No. No, it had been a righteous case, a just case, a—
I had reached my verdict before I ever came into the courtroom. I would have found him guilty whatever the evidence. It was not a trial at all. It was a sacrificial ritual.
Yes, down deep, Avi Meyer had known. Doubtless the Israeli judges—Dov Levin, Zvi Tal, and Dalia Dorner—had known, too.
Herr Janning, it came to that the first time you sentenced a man to death you knew to be innocent.
Mar Levin, it came to that the first time you sentenced a man to death you knew to be innocent.
Mar Tal, it came to that …
Giveret Dorner, it came to that …
Avi felt his intestines shifting.
Agent Meyer, it came to that the first time you sentenced a man to death you knew to be innocent.
Avi got up and stared out his window, looking out on D Street. His vision was blurry. We’d wanted justice. We’d wanted someone to pay. He placed his hand against the cold glass. What had he done? What had he done?
Now the Israeli prosecutors were saying, well, if Demjanjuk wasn’t Ivan the Terrible, maybe he’d been a guard at Sobibor or some other Nazi facility.
Avi thought of Tom Robinson, with his crippled black hand. Shiftless nigger—if he wasn’t guilty of raping Mayella Ewell, well, he was probably guilty of something else.
CNN had shown the theater that had been turned into a courthouse, the same theater Avi had sat in five years previously, watching the case unfold. Demjanjuk, even now not freed, was taken away to the jail cell where he’d spent the last two thousand nights.
Avi walked out of his living room, into the darkness.
Miss Jean Louise, stand up. Your father’s passin’.
But not even the ghosts stood to mark Avi Meyer’s exit.
The Canadian Broadcasting Corporation has unveiled the five finalists for its second annual Bookie Awards, and my Wonder is on the list.
Anyone may vote for the awards, and you’re allowed to cast a ballot every day — you can vote today, tomorrow, the next day, and so on, once a day, until March 31. The ballot is HERE.
Wonder was named “Booksellers’ Pick of the Year” in the Science Fiction category by the Canadian publishing trade journal Quill & Quire, was a Main Selection of the Science Fiction Book Club, spent three months on the Locus bestsellers’ list, and is on the “Year’s Best” lists at Barnes and Noble and Audible.com.
“Wonder is not only a superb conclusion to a tremendous trilogy, but stands alone as one of the best books that Sawyer has ever written.” —Winnipeg Free Press
“This is Robert J. Sawyer at his very best.” —Analog
Join him on his book tour for events in Los Angeles, San Francisco, Vancouver, Calgary, Edmonton, Winnipeg, Toronto, Waterloo, Hamilton, and Ottawa:
- Official Book Launch Party!
Dominion on Queen
500 Queen Street East
(in conjunction with but not at Bakka Phoenix Books)
Tuesday, April 3, 2012 at 7:00 p.m.
Dominion on Queen
- Signing & Talk
John M. Harper Branch Library
500 Fischer-Hallman Road North
(in conjunction with but not at Words Worth Books)
Wednesday, April 4, 2012, at 7:00 p.m.
- Signing & Talk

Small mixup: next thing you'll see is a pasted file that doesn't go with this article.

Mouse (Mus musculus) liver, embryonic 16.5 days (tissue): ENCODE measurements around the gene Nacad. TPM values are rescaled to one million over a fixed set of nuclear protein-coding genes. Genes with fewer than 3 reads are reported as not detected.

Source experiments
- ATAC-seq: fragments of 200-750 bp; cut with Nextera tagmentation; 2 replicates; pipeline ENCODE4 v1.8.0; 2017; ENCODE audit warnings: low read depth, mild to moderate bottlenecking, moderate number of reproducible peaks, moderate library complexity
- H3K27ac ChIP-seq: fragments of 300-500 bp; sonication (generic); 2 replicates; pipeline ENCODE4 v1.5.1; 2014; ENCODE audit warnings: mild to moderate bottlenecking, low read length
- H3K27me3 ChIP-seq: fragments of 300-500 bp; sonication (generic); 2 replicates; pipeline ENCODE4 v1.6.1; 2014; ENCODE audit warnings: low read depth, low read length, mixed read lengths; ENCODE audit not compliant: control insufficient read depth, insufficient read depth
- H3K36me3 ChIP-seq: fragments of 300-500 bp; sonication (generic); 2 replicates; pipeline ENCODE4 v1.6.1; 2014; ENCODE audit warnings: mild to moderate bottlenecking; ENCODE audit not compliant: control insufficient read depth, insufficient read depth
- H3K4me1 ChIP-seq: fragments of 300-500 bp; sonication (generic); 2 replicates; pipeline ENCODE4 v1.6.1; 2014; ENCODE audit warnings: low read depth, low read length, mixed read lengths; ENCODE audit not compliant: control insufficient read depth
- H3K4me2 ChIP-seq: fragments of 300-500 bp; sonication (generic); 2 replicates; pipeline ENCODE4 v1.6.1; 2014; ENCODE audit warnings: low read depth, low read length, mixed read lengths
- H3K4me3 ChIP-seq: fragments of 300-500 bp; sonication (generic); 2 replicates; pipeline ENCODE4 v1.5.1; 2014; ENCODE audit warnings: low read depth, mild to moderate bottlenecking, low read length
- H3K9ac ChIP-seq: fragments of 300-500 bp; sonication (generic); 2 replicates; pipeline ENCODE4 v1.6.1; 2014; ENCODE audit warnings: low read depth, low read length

Fish Creek Library Branch
11161 Bonaventure Drive SE
(in conjunction with but not at Pages on Kensington Books)
Tuesday, April 10, 2012 7:00 p.m.
CPL: Fish Creek Branch
- Signing & Talk
10702 Jasper Avenue
Wednesday, April 11, 2012 at 7:00 p.m.
- Signing & Talk
W2 Media Café
111 W Hastings Street
Vancouver, British Columbia
(in conjunction with but not at White Dwarf Books)
Thursday, April 12, 2012, 7:30 p.m.
- Signing & Talk
2810 Artesia Blvd.
Redondo Beach (Los Angeles), California
Wednesday, April 18, 2012 at 7:30 p.m.
- Signing & Talk
1120 Grant Avenue
Saturday, April 21, 2012 at 2:00 p.m.
- Signing & Talk
Hamilton Public Library
55 York Street
(in conjunction with but not at Bryan Prince Booksellers)
Thursday, April 26, 2012 at 7:00 p.m.
Hamilton Public Library
- Guest Writer
Calgary Comic and Entertainment Expo
April 27-29, 2012
- Signing & Talk
Clock Tower Brew Pub
575 Bank Street
(in conjunction with but not at Perfect Books)
Wednesday, May 2, 2012 at 7:30 p.m.
Clock Tower Brew Pub
- Reading & Signing
SF in SF (Science Fiction in San Francisco)
The Variety Preview Room
582 Market St. at Montgomery
(1st floor of The Hobart Building)
San Francisco, California
(in conjunction with but not at Borderlands Books)
Thursday, June 21, 2012, at 7:00 p.m.
My 22nd novel, formerly known as The Great Martian Fossil Rush, has a new official title: Red Planet Blues.
When I asked for suggestions online, hundreds of possibilities were put forth. Red Planet Blues was separately suggested by Jeff Beeler on Twitter, Nazrat Durand on my Facebook wall, André Peloquin on the forum maintained by Calgary’s Imaginative Fiction Writers Association, and Mike Poole here on my blog. Thanks to them, and to the more than one hundred other people who put forth ideas.
The title “Red Planet Blues” was previously used in 1989 by my wonderful friend, the Hugo Award-winning writer Allen Steele, for a novella that he later incorporated into his terrific 1992 Mars novel Labyrinth of Night. I’m using it for my book with Allen’s kind permission.
Why the change? My US publisher wanted something that played up the book’s noir mystery angle. Noir is a classy genre, and Red Planet Blues does a lovely job of capturing that; many of the other titles suggested — although clever — had a pulp feel that wasn’t quite right for how we’re positioning the book. Again, many thanks to everyone who participated.